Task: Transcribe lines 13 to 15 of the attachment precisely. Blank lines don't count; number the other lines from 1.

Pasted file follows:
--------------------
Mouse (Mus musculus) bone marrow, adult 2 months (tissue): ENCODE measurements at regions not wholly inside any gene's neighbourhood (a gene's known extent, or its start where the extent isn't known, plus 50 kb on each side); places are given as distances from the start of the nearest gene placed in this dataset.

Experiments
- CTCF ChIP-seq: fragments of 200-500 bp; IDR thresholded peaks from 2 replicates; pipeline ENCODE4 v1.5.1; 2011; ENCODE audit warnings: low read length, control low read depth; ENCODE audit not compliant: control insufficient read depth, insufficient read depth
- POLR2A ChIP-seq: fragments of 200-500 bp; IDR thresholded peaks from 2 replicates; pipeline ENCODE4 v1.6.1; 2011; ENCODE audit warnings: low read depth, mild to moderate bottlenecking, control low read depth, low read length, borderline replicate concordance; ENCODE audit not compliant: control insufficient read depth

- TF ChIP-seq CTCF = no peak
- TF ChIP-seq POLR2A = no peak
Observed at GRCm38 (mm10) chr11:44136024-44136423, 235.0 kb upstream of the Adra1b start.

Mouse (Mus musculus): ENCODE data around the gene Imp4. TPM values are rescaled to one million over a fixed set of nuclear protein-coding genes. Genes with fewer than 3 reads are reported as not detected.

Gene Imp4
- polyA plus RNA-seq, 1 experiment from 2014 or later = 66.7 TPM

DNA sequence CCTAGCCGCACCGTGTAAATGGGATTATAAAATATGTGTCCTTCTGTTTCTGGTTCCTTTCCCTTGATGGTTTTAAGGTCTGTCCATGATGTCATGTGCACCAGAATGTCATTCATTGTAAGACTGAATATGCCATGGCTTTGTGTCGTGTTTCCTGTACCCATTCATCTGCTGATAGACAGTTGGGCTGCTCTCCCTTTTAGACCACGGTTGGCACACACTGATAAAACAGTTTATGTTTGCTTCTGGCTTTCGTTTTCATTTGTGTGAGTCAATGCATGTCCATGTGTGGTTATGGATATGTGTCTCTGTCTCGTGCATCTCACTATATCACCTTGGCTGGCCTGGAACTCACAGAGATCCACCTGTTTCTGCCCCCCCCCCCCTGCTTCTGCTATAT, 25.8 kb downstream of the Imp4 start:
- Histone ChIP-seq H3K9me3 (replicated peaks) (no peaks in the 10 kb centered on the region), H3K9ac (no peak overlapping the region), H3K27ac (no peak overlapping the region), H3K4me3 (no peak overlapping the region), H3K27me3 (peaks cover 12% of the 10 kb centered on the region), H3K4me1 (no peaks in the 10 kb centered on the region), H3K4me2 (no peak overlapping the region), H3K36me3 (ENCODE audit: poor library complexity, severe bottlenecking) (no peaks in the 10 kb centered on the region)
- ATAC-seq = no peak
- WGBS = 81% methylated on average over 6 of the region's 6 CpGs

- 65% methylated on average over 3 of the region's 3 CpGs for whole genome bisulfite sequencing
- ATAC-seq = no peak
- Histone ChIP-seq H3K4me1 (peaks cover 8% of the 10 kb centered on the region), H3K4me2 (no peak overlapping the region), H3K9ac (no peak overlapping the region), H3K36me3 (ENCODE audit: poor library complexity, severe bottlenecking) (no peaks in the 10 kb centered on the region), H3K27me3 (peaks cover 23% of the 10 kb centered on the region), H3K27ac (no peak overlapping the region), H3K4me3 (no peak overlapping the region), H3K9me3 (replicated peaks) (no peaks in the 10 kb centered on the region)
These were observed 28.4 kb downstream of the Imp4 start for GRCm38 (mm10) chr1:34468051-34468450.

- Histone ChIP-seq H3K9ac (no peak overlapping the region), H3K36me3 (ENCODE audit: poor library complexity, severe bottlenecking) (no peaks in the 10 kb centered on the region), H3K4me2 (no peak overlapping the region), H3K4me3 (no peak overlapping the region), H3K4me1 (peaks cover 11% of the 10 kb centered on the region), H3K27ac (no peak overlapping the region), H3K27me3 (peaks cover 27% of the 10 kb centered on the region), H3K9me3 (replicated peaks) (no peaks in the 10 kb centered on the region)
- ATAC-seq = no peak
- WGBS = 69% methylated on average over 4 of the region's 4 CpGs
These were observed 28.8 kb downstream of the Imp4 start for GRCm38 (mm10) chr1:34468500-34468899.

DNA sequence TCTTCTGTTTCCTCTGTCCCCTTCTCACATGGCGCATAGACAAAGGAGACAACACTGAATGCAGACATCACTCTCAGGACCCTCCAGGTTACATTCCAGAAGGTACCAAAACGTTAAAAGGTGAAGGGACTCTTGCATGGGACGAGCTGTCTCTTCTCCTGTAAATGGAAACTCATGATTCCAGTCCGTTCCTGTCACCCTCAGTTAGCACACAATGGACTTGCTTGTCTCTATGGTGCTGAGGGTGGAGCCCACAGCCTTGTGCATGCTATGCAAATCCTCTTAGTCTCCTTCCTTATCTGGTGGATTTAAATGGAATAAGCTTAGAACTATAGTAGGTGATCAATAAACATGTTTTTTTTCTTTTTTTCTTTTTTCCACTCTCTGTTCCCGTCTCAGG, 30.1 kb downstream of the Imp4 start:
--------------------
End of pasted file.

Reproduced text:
- ATAC-seq = no peak
- WGBS = 81% methylated on average over 6 of the region's 6 CpGs

- 65% methylated on average over 3 of the region's 3 CpGs for whole genome bisulfite sequencing